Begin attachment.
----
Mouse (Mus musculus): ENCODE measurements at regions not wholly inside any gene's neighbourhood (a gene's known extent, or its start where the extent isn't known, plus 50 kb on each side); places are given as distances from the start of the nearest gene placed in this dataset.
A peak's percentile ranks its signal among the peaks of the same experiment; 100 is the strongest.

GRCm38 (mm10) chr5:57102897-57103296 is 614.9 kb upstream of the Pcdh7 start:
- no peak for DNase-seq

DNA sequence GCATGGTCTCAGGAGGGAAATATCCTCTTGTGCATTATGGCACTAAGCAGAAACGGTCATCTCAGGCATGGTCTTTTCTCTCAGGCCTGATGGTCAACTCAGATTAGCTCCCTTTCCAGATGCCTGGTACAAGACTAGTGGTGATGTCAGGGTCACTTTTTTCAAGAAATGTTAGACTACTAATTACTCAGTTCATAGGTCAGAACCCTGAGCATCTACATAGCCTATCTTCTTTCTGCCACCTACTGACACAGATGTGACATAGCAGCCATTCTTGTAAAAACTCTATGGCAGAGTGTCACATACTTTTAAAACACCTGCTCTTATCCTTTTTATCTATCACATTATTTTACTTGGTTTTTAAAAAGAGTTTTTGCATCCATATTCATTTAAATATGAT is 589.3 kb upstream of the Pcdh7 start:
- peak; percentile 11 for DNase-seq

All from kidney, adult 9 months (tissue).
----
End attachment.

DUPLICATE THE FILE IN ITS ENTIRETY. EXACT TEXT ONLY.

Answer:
Mouse (Mus musculus): ENCODE measurements at regions not wholly inside any gene's neighbourhood (a gene's known extent, or its start where the extent isn't known, plus 50 kb on each side); places are given as distances from the start of the nearest gene placed in this dataset.
A peak's percentile ranks its signal among the peaks of the same experiment; 100 is the strongest.

GRCm38 (mm10) chr5:57102897-57103296 is 614.9 kb upstream of the Pcdh7 start:
- no peak for DNase-seq

DNA sequence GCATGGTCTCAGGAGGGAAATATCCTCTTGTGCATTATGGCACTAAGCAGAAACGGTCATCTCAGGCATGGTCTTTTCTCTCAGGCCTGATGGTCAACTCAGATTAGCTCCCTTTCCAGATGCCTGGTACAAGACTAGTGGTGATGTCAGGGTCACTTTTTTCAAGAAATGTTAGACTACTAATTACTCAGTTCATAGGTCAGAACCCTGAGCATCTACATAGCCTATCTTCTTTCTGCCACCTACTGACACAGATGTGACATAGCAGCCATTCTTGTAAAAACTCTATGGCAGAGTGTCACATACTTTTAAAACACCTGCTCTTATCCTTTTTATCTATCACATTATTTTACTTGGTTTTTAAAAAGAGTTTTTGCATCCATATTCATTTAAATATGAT is 589.3 kb upstream of the Pcdh7 start:
- peak; percentile 11 for DNase-seq

All from kidney, adult 9 months (tissue).